Decades behind Japan, China took its time to grasp the concept of brewed coffee (see my “The Chinese-Japanese cultural chasm on display at Starbucks” for more on what China has, and has not, learned from Japan). In Beijing the turning point came with three milestones, all around 1998 if I recall correctly: 1) The city’s first Starbucks arrived, with a shop near People’s University, respectfully decked out in classical hardwood Chinese furniture. 2) The lovely Shichahai neighborhood with its string of interconnected little lakes finally had its eureka moment (I had been wondering when it would come) and exploded with bars and cafés. The first one to open, in a former vine-covered house overlooking Qianhai (the “Front Lake”), was too understated to bother even with a front sign. They were eventually persuaded to adopt a name and styled themselves the “No Name Café.” It quickly became a hit not only for being one of the first of its kind, but the foreign customers could get away with smoking pot since the staff didn’t know what it was. And 3) the first coffeehouse proper, with palatable coffee (Illy beans) and just the right cerebral ambience, popped up in a strip of old lanes squeezed between Beijing and Qinghua universities, snobbishly entitled “Sculpting in Time” (雕刻时光) after the Andrei Tarkovsky film of the same name (it soon moved to the Beijing Institute of Technology when the lanes were demolished). Over the next decade Sculpting in Time opened shops throughout Beijing and other cities and is still going strong (scroll down to the bottom for a photo of their Xi’an branch). They got certain things right from the start, enabling the chain to thrive over the past two decades: comfortable wooden furniture and floors and warm, earth-toned color schemes. It was the beginning of the consumer era, and since then Beijing and Shanghai have come in to their own and positively sprouted with cafés, and trailing a few years behind, other Chinese cities as well.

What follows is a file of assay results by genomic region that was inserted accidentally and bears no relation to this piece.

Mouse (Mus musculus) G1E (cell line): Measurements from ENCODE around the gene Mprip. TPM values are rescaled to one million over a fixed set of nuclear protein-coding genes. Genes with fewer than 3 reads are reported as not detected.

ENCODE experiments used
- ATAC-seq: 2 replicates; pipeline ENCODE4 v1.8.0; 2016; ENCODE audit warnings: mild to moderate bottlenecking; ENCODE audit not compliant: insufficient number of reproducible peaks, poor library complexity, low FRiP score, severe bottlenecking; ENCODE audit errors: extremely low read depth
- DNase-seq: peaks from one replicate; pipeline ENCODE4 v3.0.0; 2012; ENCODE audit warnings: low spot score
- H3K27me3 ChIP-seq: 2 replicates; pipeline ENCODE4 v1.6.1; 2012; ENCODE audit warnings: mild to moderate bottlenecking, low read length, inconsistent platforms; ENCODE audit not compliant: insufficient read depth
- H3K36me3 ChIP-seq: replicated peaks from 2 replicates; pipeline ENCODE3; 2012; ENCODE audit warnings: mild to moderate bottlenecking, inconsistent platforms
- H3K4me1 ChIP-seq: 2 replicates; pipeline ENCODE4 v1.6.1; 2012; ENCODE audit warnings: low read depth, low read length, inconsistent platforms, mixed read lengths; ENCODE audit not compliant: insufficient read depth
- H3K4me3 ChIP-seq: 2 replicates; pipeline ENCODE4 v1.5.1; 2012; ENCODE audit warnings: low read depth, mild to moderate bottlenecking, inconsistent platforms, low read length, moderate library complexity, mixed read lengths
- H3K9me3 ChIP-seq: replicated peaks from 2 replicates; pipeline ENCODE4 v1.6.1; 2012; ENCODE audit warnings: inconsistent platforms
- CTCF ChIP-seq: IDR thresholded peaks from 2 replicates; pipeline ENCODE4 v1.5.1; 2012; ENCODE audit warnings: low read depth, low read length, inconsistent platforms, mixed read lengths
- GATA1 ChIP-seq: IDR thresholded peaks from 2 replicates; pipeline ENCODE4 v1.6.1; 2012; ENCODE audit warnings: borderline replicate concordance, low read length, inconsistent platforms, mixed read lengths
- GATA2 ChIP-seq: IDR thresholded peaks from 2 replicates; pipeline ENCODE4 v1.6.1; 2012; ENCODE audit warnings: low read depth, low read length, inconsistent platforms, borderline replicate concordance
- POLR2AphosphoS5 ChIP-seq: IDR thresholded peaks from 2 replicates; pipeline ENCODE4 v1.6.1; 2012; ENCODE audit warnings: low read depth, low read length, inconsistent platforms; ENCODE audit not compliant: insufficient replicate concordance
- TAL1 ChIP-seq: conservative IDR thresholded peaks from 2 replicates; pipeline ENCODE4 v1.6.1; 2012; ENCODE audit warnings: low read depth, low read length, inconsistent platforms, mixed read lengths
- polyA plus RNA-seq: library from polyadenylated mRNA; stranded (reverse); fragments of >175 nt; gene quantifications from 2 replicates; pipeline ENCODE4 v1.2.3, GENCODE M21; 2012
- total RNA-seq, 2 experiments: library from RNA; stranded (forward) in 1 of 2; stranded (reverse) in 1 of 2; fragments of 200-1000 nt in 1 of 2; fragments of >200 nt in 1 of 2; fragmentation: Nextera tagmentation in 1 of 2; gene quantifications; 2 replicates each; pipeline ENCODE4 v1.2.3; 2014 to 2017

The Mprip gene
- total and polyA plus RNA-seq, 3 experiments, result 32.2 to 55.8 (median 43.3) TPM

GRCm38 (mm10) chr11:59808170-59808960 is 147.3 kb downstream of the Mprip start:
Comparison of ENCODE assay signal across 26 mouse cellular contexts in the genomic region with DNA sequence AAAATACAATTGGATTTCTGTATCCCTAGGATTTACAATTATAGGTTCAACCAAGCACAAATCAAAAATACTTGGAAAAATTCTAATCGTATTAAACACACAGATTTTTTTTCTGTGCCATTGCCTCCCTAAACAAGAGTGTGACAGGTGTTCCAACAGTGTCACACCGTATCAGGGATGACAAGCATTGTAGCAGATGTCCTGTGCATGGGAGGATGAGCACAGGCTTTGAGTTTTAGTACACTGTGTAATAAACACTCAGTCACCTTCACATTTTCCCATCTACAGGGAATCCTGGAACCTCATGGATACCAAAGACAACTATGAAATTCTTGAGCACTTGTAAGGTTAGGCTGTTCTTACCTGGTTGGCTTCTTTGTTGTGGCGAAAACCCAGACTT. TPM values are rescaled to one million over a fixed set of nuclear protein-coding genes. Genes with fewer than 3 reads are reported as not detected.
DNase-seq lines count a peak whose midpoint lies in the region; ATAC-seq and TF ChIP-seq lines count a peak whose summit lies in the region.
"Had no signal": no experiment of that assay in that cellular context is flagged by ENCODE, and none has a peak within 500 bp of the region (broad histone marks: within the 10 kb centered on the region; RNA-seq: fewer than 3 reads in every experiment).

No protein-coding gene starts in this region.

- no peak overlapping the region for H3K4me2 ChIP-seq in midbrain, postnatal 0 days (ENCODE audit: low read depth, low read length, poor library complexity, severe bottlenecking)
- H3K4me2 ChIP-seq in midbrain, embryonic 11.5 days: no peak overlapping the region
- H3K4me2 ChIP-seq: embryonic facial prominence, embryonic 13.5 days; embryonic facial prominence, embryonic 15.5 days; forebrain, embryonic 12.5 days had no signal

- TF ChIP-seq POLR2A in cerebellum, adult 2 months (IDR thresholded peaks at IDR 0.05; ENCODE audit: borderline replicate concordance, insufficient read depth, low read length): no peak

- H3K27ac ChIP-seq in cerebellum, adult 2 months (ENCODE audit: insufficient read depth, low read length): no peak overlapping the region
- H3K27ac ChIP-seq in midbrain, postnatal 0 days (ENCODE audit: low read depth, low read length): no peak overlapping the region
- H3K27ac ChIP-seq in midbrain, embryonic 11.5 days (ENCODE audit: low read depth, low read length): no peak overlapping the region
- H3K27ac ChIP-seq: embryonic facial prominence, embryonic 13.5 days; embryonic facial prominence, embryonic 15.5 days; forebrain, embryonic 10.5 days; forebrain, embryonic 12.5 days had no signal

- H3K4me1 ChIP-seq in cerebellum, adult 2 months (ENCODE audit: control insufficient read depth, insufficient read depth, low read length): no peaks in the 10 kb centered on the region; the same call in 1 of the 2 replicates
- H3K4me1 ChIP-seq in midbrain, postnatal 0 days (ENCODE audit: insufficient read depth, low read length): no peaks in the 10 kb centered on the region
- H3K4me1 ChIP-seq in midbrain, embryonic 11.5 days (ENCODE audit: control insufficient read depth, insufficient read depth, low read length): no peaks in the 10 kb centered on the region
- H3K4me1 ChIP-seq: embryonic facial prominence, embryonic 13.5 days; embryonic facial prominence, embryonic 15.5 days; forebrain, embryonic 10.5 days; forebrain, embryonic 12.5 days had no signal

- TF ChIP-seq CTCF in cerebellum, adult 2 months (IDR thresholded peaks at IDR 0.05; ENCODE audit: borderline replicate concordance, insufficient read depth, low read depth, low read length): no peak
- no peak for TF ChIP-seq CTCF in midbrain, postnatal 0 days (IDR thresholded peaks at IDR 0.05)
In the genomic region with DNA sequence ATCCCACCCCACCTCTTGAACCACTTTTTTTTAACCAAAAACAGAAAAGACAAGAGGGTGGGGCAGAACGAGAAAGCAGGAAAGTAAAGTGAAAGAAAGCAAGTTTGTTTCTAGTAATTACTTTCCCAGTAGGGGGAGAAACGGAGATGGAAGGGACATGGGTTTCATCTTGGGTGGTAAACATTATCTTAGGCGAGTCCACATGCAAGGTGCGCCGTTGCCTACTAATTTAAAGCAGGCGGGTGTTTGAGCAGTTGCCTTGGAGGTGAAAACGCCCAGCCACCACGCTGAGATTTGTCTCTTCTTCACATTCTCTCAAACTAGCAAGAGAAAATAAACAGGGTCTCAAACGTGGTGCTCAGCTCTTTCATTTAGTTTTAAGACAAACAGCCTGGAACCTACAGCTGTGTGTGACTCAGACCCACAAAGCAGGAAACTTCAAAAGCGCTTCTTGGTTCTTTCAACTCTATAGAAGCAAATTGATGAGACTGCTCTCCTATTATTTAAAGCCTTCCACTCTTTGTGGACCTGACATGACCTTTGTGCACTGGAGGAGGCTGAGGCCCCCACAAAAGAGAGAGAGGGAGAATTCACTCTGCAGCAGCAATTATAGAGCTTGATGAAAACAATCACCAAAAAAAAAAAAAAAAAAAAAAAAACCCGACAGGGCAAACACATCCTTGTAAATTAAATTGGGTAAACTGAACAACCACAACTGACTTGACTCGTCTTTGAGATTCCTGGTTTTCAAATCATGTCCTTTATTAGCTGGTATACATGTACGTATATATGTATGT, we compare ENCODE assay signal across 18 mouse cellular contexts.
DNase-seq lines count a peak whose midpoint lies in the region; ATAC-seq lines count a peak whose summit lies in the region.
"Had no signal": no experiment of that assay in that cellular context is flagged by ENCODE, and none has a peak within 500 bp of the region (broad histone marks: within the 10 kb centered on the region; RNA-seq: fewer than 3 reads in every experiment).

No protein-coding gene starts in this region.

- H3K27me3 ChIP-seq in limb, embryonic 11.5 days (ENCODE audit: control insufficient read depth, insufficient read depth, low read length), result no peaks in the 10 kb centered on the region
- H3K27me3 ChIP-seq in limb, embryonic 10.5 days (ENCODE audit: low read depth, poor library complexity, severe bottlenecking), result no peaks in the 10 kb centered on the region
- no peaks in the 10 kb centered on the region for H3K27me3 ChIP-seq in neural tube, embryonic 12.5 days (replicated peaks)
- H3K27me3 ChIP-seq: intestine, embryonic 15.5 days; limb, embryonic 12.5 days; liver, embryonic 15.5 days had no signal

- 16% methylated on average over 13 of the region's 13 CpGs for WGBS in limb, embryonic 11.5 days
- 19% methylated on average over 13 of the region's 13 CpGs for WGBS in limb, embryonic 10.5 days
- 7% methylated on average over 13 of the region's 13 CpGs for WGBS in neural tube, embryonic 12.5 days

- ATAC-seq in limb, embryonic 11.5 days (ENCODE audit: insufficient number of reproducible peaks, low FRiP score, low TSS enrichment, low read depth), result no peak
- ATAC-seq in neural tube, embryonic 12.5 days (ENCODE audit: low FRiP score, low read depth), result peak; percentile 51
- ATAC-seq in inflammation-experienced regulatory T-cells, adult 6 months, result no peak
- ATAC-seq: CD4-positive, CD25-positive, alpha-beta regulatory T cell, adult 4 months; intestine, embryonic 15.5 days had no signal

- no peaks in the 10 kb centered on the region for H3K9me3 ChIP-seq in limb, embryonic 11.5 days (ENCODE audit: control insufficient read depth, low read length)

The Coffee Palace Invasion
The next milestone came in the early 2010s with an onslaught of chandeliers and other fresh décor concepts, led by the South Korean coffee invasion. The Caffe Bene chain in particular was hugely popular and quickly rendered Starbucks and Costa Coffee passé, until the Korean wave receded just as suddenly as it had arrived only a few years later in the face of local competition. Beijing’s café entrepreneurs were captivated by the new discordant, indeed chaotic approach to décor — rustic wood-paneled walls, intentionally mismatched furniture, chandeliers of every shape and size — and outdid the Koreans. As a northern city, Beijing’s food and beverage establishments are enclosed but expansive inside, with big brewpubs preferred to the open-front espresso bars and wine bars of Shanghai in the south and their more intimate, Euro feel. Likewise these massive coffeehouses, coffee palaces rather, resembled furniture and lighting emporiums more than cafés, and were ostentatiously impressive in their own way. The coffee too was a step up from the usual Illy or Lavazza beans, the Koreans having taught the Chinese the importance of roasting their own, and the elaborate waffle desserts appealed to customers who didn’t necessarily appreciate coffee.